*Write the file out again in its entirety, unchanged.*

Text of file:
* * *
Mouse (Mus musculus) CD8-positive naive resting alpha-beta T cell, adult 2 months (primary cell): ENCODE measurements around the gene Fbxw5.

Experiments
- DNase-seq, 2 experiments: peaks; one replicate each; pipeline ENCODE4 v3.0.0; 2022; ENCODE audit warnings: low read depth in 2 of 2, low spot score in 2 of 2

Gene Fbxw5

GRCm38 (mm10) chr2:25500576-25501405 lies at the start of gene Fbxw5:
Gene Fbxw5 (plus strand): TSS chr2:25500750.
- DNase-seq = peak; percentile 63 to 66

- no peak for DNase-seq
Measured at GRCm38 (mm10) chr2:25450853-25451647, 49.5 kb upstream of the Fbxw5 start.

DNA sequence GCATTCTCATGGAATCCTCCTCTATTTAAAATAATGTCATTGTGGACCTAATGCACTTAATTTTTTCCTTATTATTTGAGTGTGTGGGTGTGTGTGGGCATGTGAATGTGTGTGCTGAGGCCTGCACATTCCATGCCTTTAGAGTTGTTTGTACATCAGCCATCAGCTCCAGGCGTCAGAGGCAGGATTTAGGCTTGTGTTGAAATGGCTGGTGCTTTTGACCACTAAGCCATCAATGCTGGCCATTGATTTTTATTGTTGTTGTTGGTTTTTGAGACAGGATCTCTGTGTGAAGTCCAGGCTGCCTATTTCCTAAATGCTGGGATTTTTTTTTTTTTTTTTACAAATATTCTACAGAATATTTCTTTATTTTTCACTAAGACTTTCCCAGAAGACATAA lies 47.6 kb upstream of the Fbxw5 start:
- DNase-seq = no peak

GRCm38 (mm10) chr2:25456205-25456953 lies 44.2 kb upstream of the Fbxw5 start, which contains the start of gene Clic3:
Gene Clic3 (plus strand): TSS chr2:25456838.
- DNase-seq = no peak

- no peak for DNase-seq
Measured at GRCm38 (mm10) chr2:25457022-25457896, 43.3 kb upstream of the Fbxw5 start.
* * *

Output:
Mouse (Mus musculus) CD8-positive naive resting alpha-beta T cell, adult 2 months (primary cell): ENCODE measurements around the gene Fbxw5.

Experiments
- DNase-seq, 2 experiments: peaks; one replicate each; pipeline ENCODE4 v3.0.0; 2022; ENCODE audit warnings: low read depth in 2 of 2, low spot score in 2 of 2

Gene Fbxw5

GRCm38 (mm10) chr2:25500576-25501405 lies at the start of gene Fbxw5:
Gene Fbxw5 (plus strand): TSS chr2:25500750.
- DNase-seq = peak; percentile 63 to 66

- no peak for DNase-seq
Measured at GRCm38 (mm10) chr2:25450853-25451647, 49.5 kb upstream of the Fbxw5 start.

DNA sequence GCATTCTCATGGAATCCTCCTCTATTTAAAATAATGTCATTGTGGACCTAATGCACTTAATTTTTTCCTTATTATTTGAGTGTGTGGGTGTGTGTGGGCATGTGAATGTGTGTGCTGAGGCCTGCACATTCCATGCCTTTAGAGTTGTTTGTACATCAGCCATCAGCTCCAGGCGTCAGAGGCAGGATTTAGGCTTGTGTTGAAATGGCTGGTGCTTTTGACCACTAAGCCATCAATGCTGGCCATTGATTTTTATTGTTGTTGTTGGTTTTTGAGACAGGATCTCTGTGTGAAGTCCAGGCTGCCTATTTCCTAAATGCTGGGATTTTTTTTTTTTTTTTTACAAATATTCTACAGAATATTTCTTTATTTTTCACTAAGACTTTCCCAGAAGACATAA lies 47.6 kb upstream of the Fbxw5 start:
- DNase-seq = no peak

GRCm38 (mm10) chr2:25456205-25456953 lies 44.2 kb upstream of the Fbxw5 start, which contains the start of gene Clic3:
Gene Clic3 (plus strand): TSS chr2:25456838.
- DNase-seq = no peak

- no peak for DNase-seq
Measured at GRCm38 (mm10) chr2:25457022-25457896, 43.3 kb upstream of the Fbxw5 start.